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Casey Anthony Trial Update: Medical examiner can't discern cause of Caylee's death

Casey Anthony is comforted by her attorney Dorothy Clay Sims during Anthony's murder trial at the Orange County Courthouse, Friday, June 10, 2011 in Orlando, Fla. Anthony, 25, is charged with killing her daughter Caylee in the summer of 2008 AP Photo/Joe Burbank

Casey Anthony Trial Update: Medical examiner can't discern cause of Caylee's death
Casey Anthony is comforted by her attorney during Anthony's murder trial June 10, 2011.
AP Photo/Joe Burbank

(CBS/WKMG/AP) ORLANDO, Fla. - Chief Medical Examiner for Orange/Osceola Counties, Dr. Jan Garavaglia, took the stand in Casey Anthony's murder trial today concluding that Anthony's 2-year-old daughter Caylee's death was a homicide.

Pictures: Casey and Caylee Anthony, Personal Photos


In Garavaglia's autopsy, she determined that Caylee's manner of death was homicide, but she did not conclude a cause of death, reports CBS affiliate WKMG.

"It's very difficult, when the body is that decomposed, to say why they died," she said, reports the station.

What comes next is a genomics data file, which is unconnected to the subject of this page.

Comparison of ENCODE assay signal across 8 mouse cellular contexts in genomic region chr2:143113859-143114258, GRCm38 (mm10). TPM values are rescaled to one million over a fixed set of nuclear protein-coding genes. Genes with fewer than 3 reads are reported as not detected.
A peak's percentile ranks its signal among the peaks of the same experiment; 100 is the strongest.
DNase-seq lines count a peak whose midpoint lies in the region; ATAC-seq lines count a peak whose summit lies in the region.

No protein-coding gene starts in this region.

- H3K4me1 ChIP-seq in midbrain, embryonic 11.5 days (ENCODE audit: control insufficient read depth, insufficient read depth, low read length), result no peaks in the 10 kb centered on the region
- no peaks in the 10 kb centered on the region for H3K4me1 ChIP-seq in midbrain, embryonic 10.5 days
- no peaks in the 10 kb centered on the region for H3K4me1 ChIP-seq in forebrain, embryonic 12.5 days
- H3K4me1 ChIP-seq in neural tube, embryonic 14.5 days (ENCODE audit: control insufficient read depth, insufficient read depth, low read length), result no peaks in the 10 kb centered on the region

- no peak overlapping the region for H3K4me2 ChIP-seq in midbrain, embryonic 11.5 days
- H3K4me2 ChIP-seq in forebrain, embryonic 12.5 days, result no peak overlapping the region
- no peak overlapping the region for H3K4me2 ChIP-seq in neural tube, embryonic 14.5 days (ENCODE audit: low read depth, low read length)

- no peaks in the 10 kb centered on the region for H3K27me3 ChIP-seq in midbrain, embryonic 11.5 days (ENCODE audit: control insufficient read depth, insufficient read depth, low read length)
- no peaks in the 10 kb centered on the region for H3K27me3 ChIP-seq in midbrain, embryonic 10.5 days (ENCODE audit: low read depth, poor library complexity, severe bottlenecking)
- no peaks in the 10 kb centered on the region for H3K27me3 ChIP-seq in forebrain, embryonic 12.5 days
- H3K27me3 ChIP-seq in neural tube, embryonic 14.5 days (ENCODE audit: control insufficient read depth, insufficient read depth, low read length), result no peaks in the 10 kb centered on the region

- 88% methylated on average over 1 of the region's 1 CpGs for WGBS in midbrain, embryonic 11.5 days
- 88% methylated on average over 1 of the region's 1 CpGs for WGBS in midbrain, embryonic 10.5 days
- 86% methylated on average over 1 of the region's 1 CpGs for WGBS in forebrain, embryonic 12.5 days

According to Garavaglia, there was no noticeable trauma to Caylee's bones, but it is impossible to know if there was trauma to her tissue.

She said three factors contributed to her conclusion that Caylee's death was a homicide. First, Caylee was not reported missing. She said an accidental death, such as drowning, would have been reported. Second, the fact that  Caylee's body was hidden, and finally, the presence of duct tape on Caylee's face.

Garavaglia told jurors a child could die from an excessive dose of chloroform. Traces of the chemical were found car and air samples taken from the trunk of Anthony's car according to prosecution witnesses.

Before Garavaglia's testimony,  John J. Schultz, associate professor of anthropology at the University of Central Florida, took the stand to testify about the bones that were found in a wooded area near the Anthony's home in 2008.

Schultz says he observed the skull and the duct tape that was found on it. He added that hair and roots, not duct tape, held the mandible or jawbone in place, reports the station.

"There was no evidence of trauma," Schultz said, according to the station.

Schultz went into detail about searching for Caylee's bones, which were damaged and dispersed around the wooded area by animals. He showed a photo of all of Caylee's bones laid out in proper positioning. He said nearly all of Caylee's bones were recovered.

He estimated that the body had been in the woods for around six months.

Anthony is charged with first-degree murder. If convicted, Anthony could possibly face the death penalty.

The Casey Anthony case was recently reported on by "48 Hours Mystery."

Complete coverage of Casey Anthony on Crimesider

  • Camille Mann

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